Reclaiming our moral agency through healing: a call to moral, social, environmental activists

Journal of Moral Education 41 (3):311-327 (2012)

This paper makes the case that environmental education needs to be taken up as a moral education to the extent that we see the connection between harm and destruction in the environment and harm and destruction within human individuals and their relationship, and proceeds to show this connection by introducing the key notion of human alienation and its psychological factors of wounding, dissociation or split, self and other oppression and exploitation, all of which result in compromised moral agency. To this end, the paper further makes the case that we need to replace the culture of alienation with a culture of healing and reclamation of fundamental humanity manifest as compassion and wisdom, and presents an ideal of moral agency that would emerge when all parts and dimensions of one’s being—body–mind–heart–energetics—are aligned, attuned and integrated, having healed from the body–mind split, mind–heart split, body–spirit split and mind–matter split. Concepts and imagery borrowed from Asian philosophies, such as Buddhism and Daoism, are offered as illustrative resources for the project of reclaiming uncompromised moral agency and its manifestation through compassion and wisdom. These concepts include hungry ghosts, bodhicitta, sunyata and wu-wei.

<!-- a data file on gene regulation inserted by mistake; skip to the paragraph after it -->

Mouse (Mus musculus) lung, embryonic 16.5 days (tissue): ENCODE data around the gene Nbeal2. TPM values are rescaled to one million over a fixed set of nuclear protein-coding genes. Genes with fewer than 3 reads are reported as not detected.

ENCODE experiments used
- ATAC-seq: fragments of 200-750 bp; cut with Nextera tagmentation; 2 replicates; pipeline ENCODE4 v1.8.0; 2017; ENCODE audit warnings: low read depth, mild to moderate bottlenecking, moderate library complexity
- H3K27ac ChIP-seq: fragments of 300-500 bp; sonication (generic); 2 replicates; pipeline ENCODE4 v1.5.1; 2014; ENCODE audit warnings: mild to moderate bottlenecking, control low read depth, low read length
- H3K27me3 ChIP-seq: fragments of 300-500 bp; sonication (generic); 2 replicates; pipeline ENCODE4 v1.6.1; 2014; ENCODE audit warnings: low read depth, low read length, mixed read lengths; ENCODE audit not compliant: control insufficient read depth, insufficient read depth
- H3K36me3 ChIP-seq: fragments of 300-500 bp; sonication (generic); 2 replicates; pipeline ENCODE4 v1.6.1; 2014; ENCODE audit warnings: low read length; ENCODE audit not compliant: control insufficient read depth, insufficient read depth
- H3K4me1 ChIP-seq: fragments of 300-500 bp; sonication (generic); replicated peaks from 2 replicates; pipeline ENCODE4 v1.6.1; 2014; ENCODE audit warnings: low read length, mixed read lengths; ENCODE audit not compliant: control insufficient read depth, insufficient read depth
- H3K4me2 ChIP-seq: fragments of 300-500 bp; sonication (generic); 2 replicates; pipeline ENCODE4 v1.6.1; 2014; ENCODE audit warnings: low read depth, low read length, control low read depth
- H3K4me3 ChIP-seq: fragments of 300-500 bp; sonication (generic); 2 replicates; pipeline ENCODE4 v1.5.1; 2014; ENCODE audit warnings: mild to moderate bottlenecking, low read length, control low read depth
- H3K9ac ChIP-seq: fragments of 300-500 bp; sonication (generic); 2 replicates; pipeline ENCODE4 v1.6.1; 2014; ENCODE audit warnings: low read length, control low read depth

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DOI 10.1080/03057240.2012.691628
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References found in this work BETA

Learning From Asian Philosophy.Joel J. Kupperman - 1999 - Oxford University Press.
Learning From Asian Philosophy.Jay L. Garfield - 2002 - Mind 111 (441):129-136.

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Practising Silence in Teaching.Michelle Forrest - 2013 - Journal of Philosophy of Education 47 (4):605-622.

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